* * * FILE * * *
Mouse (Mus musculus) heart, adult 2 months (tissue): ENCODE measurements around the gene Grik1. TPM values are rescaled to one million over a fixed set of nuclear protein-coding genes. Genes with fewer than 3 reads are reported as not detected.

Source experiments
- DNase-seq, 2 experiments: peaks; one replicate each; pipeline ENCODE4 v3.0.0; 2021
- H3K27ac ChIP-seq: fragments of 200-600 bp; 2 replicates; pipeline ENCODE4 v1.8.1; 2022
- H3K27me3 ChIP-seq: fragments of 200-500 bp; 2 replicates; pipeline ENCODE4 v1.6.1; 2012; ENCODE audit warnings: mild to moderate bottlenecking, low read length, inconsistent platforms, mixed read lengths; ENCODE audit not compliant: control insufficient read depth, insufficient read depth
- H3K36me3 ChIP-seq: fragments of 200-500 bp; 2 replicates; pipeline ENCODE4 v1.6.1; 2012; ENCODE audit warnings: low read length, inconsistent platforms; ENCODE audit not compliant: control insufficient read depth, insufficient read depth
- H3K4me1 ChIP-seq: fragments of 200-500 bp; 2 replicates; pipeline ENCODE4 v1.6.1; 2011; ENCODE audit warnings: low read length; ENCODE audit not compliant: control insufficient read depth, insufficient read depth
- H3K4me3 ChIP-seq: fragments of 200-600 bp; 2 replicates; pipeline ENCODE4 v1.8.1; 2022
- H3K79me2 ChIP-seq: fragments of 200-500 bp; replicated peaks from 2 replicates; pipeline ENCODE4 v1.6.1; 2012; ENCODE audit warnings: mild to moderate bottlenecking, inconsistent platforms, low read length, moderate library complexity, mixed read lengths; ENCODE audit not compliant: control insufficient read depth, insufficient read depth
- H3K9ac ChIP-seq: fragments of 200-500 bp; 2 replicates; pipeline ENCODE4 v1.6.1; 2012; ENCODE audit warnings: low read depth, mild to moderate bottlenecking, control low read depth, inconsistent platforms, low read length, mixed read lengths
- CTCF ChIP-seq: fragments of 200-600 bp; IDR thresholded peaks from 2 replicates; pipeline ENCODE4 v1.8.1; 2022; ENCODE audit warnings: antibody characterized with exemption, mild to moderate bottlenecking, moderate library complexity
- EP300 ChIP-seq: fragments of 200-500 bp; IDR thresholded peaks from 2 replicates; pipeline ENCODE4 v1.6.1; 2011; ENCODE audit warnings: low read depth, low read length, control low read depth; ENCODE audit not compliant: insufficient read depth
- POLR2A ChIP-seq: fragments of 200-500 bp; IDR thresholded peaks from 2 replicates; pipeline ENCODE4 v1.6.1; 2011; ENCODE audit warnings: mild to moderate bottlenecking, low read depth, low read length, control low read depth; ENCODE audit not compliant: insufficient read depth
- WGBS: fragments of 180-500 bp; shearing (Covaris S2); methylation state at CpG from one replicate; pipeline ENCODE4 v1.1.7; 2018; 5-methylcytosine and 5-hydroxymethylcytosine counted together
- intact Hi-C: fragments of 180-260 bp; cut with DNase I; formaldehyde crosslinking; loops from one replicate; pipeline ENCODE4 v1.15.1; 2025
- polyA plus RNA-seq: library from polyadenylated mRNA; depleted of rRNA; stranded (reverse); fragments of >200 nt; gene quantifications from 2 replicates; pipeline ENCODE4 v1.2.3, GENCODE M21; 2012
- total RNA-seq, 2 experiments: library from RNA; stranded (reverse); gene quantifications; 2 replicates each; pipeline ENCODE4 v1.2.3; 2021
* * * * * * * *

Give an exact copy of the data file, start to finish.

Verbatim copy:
Mouse (Mus musculus) heart, adult 2 months (tissue): ENCODE measurements around the gene Grik1. TPM values are rescaled to one million over a fixed set of nuclear protein-coding genes. Genes with fewer than 3 reads are reported as not detected.

Source experiments
- DNase-seq, 2 experiments: peaks; one replicate each; pipeline ENCODE4 v3.0.0; 2021
- H3K27ac ChIP-seq: fragments of 200-600 bp; 2 replicates; pipeline ENCODE4 v1.8.1; 2022
- H3K27me3 ChIP-seq: fragments of 200-500 bp; 2 replicates; pipeline ENCODE4 v1.6.1; 2012; ENCODE audit warnings: mild to moderate bottlenecking, low read length, inconsistent platforms, mixed read lengths; ENCODE audit not compliant: control insufficient read depth, insufficient read depth
- H3K36me3 ChIP-seq: fragments of 200-500 bp; 2 replicates; pipeline ENCODE4 v1.6.1; 2012; ENCODE audit warnings: low read length, inconsistent platforms; ENCODE audit not compliant: control insufficient read depth, insufficient read depth
- H3K4me1 ChIP-seq: fragments of 200-500 bp; 2 replicates; pipeline ENCODE4 v1.6.1; 2011; ENCODE audit warnings: low read length; ENCODE audit not compliant: control insufficient read depth, insufficient read depth
- H3K4me3 ChIP-seq: fragments of 200-600 bp; 2 replicates; pipeline ENCODE4 v1.8.1; 2022
- H3K79me2 ChIP-seq: fragments of 200-500 bp; replicated peaks from 2 replicates; pipeline ENCODE4 v1.6.1; 2012; ENCODE audit warnings: mild to moderate bottlenecking, inconsistent platforms, low read length, moderate library complexity, mixed read lengths; ENCODE audit not compliant: control insufficient read depth, insufficient read depth
- H3K9ac ChIP-seq: fragments of 200-500 bp; 2 replicates; pipeline ENCODE4 v1.6.1; 2012; ENCODE audit warnings: low read depth, mild to moderate bottlenecking, control low read depth, inconsistent platforms, low read length, mixed read lengths
- CTCF ChIP-seq: fragments of 200-600 bp; IDR thresholded peaks from 2 replicates; pipeline ENCODE4 v1.8.1; 2022; ENCODE audit warnings: antibody characterized with exemption, mild to moderate bottlenecking, moderate library complexity
- EP300 ChIP-seq: fragments of 200-500 bp; IDR thresholded peaks from 2 replicates; pipeline ENCODE4 v1.6.1; 2011; ENCODE audit warnings: low read depth, low read length, control low read depth; ENCODE audit not compliant: insufficient read depth
- POLR2A ChIP-seq: fragments of 200-500 bp; IDR thresholded peaks from 2 replicates; pipeline ENCODE4 v1.6.1; 2011; ENCODE audit warnings: mild to moderate bottlenecking, low read depth, low read length, control low read depth; ENCODE audit not compliant: insufficient read depth
- WGBS: fragments of 180-500 bp; shearing (Covaris S2); methylation state at CpG from one replicate; pipeline ENCODE4 v1.1.7; 2018; 5-methylcytosine and 5-hydroxymethylcytosine counted together
- intact Hi-C: fragments of 180-260 bp; cut with DNase I; formaldehyde crosslinking; loops from one replicate; pipeline ENCODE4 v1.15.1; 2025
- polyA plus RNA-seq: library from polyadenylated mRNA; depleted of rRNA; stranded (reverse); fragments of >200 nt; gene quantifications from 2 replicates; pipeline ENCODE4 v1.2.3, GENCODE M21; 2012
- total RNA-seq, 2 experiments: library from RNA; stranded (reverse); gene quantifications; 2 replicates each; pipeline ENCODE4 v1.2.3; 2021